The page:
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Before entering into a broader discussion about the use of meta-analysis in school decision-making, it’s worth appreciating just how far teaching has progressed towards becoming an evidence-informed profession.
The very fact that teachers and school leaders like me are questioning schools' use of meta-analyses and systematic reviews is incredible. It was only 6 years ago that Ben Goldacre outlined his revolutionary vision for the use of research in education, believing it could learn valuable lessons from medicine where evidence-based practice has led to huge advances in patient outcomes.
In a paper entitled Building Evidence into Education Goldacre suggested there was ‘a huge prize waiting to be claimed by teachers. By collecting better evidence about what works best, and establishing a culture where this evidence is used as a matter of routine, we can improve outcomes for children, and increase professional independence.’
To me, the phrase ‘establishing a culture’ is important. It is only by normalising the use of research evidence to inform decision-making in schools that we can learn from what has worked elsewhere, and draw upon these insights intelligently within the context of our own school circumstances.
As Goldacre rightly points out, teaching, like medicine, involves a combination of ‘craft [knowledge] and personal expertise, learnt over years of experience.’ Teachers are more likely to be able to improve outcomes for their students when they combine the best of their own insights with the best insights learned from elsewhere.
And this is where meta-analyses come in. For all its problems, the aggregation of multiple studies - sometimes reported as an effect size or as the number of months' progress – has made it easier for school leaders to understand where best to direct their limited time and resources.
There is much more of a culture of teachers and school leaders using research now than there was back in 2013. This is worth bearing in mind when considering how schools are using meta-analyses.
John Hattie’s Visible Learning and the EEF's Teaching and Learning Toolkit are probably the two best-known examples of meta-analysis in education. Whatever your views about the validity of these attempts at summarising the impact of different strategies on student outcomes, it is hard to deny their growing influence on school improvement activity.
Whilst Hattie may have fallen a bit out of favour – perhaps a consequence of the growing criticism of his approach – the EEF continues to increase in influence. Well over half of school leaders now use the toolkit to inform their decisions, up from just over one in ten in 2012.
To me, this is no mean feat, and evidence of building the kind of culture that Goldacre envisaged, one where research, alongside craft and institutional knowledge, guides decisions about how best to improve student outcomes.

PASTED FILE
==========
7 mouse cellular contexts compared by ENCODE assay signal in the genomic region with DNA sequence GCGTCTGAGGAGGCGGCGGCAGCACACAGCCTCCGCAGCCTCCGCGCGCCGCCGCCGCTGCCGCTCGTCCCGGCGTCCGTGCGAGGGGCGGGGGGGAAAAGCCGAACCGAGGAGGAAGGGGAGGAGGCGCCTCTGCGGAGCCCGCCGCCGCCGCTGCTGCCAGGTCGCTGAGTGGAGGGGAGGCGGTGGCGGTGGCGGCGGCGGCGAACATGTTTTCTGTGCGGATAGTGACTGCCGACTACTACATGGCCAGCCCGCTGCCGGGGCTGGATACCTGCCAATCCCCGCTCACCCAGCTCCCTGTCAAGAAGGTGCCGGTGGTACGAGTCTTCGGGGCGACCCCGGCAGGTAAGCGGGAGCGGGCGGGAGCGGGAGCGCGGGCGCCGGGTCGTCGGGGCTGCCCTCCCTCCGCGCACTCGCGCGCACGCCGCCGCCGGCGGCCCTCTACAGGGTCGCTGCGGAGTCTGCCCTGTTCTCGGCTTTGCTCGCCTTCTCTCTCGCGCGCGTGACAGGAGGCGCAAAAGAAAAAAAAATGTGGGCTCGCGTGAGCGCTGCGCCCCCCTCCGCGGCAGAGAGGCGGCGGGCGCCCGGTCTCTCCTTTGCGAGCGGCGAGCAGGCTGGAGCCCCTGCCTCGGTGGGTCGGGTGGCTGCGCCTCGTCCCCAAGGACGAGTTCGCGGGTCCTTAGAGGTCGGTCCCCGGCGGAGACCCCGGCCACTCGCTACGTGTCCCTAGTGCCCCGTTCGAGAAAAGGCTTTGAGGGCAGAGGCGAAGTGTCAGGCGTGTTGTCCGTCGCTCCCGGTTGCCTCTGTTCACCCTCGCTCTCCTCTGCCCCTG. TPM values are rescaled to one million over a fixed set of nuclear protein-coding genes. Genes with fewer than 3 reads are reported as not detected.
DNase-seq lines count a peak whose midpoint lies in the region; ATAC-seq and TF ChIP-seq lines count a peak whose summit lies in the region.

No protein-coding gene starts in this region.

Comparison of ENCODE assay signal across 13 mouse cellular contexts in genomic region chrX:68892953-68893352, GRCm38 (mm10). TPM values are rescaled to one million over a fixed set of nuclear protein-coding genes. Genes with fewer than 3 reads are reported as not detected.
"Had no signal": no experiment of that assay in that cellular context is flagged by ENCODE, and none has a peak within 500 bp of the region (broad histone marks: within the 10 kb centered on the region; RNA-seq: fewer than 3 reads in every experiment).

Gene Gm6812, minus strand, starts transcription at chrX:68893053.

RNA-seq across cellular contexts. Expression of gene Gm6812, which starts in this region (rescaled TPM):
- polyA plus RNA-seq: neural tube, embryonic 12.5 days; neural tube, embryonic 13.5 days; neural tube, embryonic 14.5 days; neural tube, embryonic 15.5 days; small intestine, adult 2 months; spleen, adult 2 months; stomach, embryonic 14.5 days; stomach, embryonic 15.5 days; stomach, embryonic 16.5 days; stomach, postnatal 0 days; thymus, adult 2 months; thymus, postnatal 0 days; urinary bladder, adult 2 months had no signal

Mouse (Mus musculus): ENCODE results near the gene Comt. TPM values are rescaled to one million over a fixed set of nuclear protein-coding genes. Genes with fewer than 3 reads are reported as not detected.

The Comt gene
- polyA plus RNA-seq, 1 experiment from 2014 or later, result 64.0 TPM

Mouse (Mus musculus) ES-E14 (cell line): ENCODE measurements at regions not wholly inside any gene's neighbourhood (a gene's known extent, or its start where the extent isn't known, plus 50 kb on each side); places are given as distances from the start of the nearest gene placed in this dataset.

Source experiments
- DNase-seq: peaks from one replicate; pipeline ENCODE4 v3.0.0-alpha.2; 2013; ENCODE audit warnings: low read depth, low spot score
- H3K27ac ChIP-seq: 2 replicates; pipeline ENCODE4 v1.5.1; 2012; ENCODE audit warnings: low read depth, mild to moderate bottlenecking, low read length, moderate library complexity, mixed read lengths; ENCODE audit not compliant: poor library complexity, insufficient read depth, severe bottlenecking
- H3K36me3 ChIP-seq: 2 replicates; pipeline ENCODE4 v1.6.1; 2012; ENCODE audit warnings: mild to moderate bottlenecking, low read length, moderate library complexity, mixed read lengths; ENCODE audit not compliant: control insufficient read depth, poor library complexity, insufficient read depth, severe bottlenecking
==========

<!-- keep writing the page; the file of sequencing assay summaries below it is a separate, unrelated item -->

I understand the flaws in combining studies of different scope, design and emphasis – the apples and oranges problem. I also accept that the dashboard style of presenting the findings of synthesised studies is flawed and even potentially misleading. These are fair criticisms that those using the findings of meta-analyses should understand and those putting them together should make clear.
At one end of the continuum, there will be some school leaders who in their search to make a difference focus only on crude impact figures, and who fail to recognise limitations of the process or nuances behind the findings, such as the details provided in the underlying studies themselves.
Whilst unfortunate, and something that needs to change, this overreliance on meta-analysis is a reflection of the pressures some school leaders feel to get immediate results for their students. This is not really anything new and at least demonstrates schools are attempting to do the right thing!
At the other end of the continuum are more intelligent and well-informed uses of meta-analyses and systematic reviews, such as this example from Megan Dixon where the findings from aggregated research represent the starting point for the shaping of school improvement, alongside more localised forms of knowledge and insight.
More and more schools and school leaders (like me) are learning how to do this kind of development activity effectively – starting with the big picture provided by meta-analyses and understanding what it can and cannot tell us, and how to dig a little deeper to find out what lies behind the headlines.
The research culture that Goldacre imagined for the profession is growing, and meta-analyses and systematic reviews are playing an important role in connecting school leaders to the evidence base, helping them to make ‘best bets’ for their students as a matter of course.
The very fact that we are having this discussion about the value of meta-analyses in education is, I think, evidence that things are moving in the right direction. A research-informed culture is taking hold.
Phil Stock @joeybagstock
Phil is deputy head teacher at a large secondary school in South London, and has worked in 3 different schools in different roles, including Head of English. He is currently responsible for teaching, learning and assessment, as well as staff professional development. Phil is also the research lead at his school and has a keen interest in the role of evidence in improving student outcomes.
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